Kouznetsov: “I was a student teacher the year before I graduated for two semesters. And then I have a year and half of teaching since then. To what extent that counts, given that it was mainly online, is open, but officially, about a year and a half experience.”
Wingspan: Do you have a favorite thing about the school or Frisco ISD so far?
Kouznetsov: “One favorite thing, I’d just say the general positive atmosphere, at least compared to where I was teaching before. I mean it’s just the COVID situation, but it always felt like everyone was down all the time. They would just show up and go in the room, do their thing and leave. Whereas here, the teachers like to talk to each other, we’ll have these games that we’ll play at our staff meetings, as well as the students, just an all around positive atmosphere.”
Wingspan: Was there a main reason why you moved from Houston to Frisco?
Kouznetsov: “Well, I lived in Houston my whole life and after I graduated, I initially planned to move right then, but then as that semester was coming to an end, Because I graduated in December, I planned to work one semester in the Spring and then move, but then the pandemic started, so I had to just wait it out in Houston. Once I did that, it was like now or never and I wanted to relocate in the Dallas area. I knew Frisco, along with other neighboring districts, but Frisco does have a great reputation for schools and I figured if I could teach up there, that would be a dream job, and I would know that I made it. So, I got hired and I’m here now.”
Wingspan: Is there a major difference between Liberty and the schools you taught before?
Kouznetsov: “Yes. Big difference. Where I taught before, it was an inner-city school and had some problems that were typical for those schools. Students there compared to here were a lot less inclined to be engaged in the class and I had to be a good salesman of just trying to get them to take an interest in things. Whereas, I feel like students here, there are students who are more interested in the topics than others, but for the most part, I don’t have to try to convince them that they need to pay attention, study, and do what they need to do because they’re already on board with that. So I don’t need to worry about that. And like I said before, just a way more positive atmosphere, teachers and students included, and that they’re happy to be here and be productive while here.”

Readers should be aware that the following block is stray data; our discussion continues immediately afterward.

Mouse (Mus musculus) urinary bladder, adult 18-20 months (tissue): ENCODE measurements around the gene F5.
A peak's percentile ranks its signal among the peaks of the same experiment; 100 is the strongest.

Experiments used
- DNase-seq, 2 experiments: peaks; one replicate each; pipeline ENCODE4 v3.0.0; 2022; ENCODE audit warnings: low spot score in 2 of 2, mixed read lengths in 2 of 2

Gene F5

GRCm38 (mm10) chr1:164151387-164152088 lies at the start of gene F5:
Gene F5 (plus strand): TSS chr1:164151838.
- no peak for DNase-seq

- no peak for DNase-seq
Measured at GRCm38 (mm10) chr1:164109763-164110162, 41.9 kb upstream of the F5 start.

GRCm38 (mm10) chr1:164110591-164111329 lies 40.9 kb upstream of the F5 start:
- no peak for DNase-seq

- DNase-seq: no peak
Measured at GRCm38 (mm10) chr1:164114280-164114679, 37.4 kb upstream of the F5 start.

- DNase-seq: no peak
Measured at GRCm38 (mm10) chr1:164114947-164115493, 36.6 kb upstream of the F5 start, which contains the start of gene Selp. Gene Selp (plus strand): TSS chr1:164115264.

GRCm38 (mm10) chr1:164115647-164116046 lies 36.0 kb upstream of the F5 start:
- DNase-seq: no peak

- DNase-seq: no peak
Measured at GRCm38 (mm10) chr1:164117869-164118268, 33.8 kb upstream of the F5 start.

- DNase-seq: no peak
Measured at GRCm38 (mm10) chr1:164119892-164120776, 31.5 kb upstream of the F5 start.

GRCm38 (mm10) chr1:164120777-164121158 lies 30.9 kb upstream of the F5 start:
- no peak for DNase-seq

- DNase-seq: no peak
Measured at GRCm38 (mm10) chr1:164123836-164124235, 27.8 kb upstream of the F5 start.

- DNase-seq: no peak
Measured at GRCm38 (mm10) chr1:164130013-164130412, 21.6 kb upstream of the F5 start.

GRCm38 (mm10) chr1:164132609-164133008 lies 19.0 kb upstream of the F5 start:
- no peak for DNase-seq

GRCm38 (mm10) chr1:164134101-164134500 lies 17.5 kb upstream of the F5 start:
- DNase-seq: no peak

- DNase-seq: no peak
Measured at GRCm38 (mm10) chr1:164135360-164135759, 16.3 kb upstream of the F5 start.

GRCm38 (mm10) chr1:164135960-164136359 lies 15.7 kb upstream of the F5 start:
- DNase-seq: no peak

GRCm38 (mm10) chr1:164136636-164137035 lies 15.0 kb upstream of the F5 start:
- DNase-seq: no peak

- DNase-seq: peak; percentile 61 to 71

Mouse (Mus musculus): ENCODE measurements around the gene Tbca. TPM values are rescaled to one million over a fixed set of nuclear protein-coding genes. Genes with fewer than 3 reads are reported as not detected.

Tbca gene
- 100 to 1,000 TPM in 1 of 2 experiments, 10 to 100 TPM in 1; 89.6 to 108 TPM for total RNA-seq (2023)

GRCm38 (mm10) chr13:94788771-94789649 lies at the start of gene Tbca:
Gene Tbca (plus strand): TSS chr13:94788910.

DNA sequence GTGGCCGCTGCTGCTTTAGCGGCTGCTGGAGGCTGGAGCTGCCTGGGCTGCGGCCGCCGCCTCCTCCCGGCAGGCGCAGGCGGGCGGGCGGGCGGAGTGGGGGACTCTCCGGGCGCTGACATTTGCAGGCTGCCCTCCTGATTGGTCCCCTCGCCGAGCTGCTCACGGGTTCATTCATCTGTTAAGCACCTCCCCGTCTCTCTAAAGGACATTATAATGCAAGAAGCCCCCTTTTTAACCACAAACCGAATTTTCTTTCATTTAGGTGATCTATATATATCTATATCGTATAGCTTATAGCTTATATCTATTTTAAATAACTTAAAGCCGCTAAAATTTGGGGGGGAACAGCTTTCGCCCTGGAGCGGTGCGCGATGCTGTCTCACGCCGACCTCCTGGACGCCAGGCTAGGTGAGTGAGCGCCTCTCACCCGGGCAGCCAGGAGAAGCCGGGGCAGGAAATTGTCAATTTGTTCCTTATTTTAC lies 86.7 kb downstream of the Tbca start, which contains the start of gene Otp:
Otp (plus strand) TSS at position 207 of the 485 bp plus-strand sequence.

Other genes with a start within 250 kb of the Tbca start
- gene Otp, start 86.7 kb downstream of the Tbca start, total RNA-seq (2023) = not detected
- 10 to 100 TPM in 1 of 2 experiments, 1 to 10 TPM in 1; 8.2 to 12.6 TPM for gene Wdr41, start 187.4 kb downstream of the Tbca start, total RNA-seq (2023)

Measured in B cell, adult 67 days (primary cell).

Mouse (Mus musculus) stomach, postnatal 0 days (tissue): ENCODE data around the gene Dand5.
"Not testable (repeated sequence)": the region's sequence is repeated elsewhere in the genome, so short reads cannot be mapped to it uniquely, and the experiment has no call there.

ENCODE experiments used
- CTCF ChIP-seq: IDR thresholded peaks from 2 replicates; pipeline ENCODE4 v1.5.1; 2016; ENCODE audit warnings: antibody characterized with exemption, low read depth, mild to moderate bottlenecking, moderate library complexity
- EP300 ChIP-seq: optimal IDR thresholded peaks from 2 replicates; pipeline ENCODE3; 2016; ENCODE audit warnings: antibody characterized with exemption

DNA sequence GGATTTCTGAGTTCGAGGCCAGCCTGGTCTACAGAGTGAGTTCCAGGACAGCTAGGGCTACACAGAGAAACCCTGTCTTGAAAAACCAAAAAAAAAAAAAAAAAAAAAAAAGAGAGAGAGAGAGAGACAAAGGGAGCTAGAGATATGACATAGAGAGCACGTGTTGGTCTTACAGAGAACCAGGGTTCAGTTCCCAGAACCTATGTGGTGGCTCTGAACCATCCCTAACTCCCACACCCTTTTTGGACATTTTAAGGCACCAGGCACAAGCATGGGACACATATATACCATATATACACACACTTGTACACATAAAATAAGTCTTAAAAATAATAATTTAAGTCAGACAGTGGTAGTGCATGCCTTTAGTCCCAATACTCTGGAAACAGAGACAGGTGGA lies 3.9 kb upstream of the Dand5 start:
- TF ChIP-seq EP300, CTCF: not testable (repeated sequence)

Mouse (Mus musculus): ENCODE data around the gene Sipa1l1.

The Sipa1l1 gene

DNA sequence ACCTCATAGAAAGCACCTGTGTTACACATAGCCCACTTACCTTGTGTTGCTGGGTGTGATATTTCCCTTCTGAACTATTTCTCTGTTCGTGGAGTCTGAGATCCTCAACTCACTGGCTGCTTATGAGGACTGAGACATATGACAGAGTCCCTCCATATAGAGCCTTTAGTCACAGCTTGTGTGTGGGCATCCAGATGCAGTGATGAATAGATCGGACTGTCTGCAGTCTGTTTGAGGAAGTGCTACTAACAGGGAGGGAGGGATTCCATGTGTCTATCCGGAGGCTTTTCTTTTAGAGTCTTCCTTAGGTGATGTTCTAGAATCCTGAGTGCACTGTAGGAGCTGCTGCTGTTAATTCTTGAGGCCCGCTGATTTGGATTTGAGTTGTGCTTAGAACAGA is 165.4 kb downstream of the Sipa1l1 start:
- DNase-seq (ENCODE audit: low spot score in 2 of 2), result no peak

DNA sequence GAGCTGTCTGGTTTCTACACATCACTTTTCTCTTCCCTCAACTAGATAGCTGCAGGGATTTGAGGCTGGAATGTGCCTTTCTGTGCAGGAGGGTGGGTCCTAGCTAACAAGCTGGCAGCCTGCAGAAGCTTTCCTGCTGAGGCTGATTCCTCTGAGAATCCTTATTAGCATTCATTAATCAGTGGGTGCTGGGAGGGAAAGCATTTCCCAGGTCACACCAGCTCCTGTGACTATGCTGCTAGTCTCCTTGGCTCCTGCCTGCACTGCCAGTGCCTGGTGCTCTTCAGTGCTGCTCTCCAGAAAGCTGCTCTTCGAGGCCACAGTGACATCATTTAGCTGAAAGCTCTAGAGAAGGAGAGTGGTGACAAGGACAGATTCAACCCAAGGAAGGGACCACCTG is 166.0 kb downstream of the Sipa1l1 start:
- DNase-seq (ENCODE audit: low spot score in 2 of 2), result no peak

Wingspan: You said you taught online for a little, so how does it feel to actually be in a classroom and interacting with students and teachers?
Kouznetsov: “It’s definitely a lot easier to gauge an audience and see if students aren’t understanding something, I can explain it a different way. While online, I felt like we were all anonymous and if students weren’t understanding the topic, I won’t find out until I get the grade from the assignment. In the classroom, I can be a lot more proactive in my teaching and addressing when there are misunderstandings. As well as the daily interactions with other people that human beings need to have to be happy.
Wingspan: You currently teach two different subjects at two different levels, is there any difficulty that comes with that?
Kouznetsov: “At first, I was pretty nervous because it was two different lessons I had to plan every day, but they gave me plenty of time and the team here is very excellent. They already knew what to do, they were happy to help me, and gave me some resources to make things my own to do my very best. Because before where I was, I was just planning and planning as much as I could after school hours just to get things ready for the next day. I was on my own most of the time and here, it’s just a great team and everyone is pulling their weight, helping the new people out. So I was nervous at first but it’s totally doable and fine now.”
Wingspan: How do you describe the way you teach?
Kouznetsov: “I guess I’m still trying to figure that out myself. I guess I try to keep it as student centered as possible. Where there isn’t much of me talking and students listening, but I try to facilitate a conversation so that students are actively doing something. We do have to take notes in a social studies class, but I try not to be a heavy talker. I ask questions, trying to get more people involved.”
Wingspan: Do you have a main goal for the end of the year, maybe for your teaching or more of a personal goal?
Kouznetsov: “So, I set my goal for the first semester is to get everyone’s name memorized because I’m really bad about that. With my US History classes’, they’re smaller than my AP classes so I feel like I’m almost on the verge of having every name memorized. For my AP classes, I say I know like half of them at this point. And it’s not that I forget them as a person, just the name to associate with is a struggle. Especially hard to memorize names when I can’t see half of the person’s face.”
Wingspan: Finally, is there a certain way you want your students to remember you as they leave your classroom?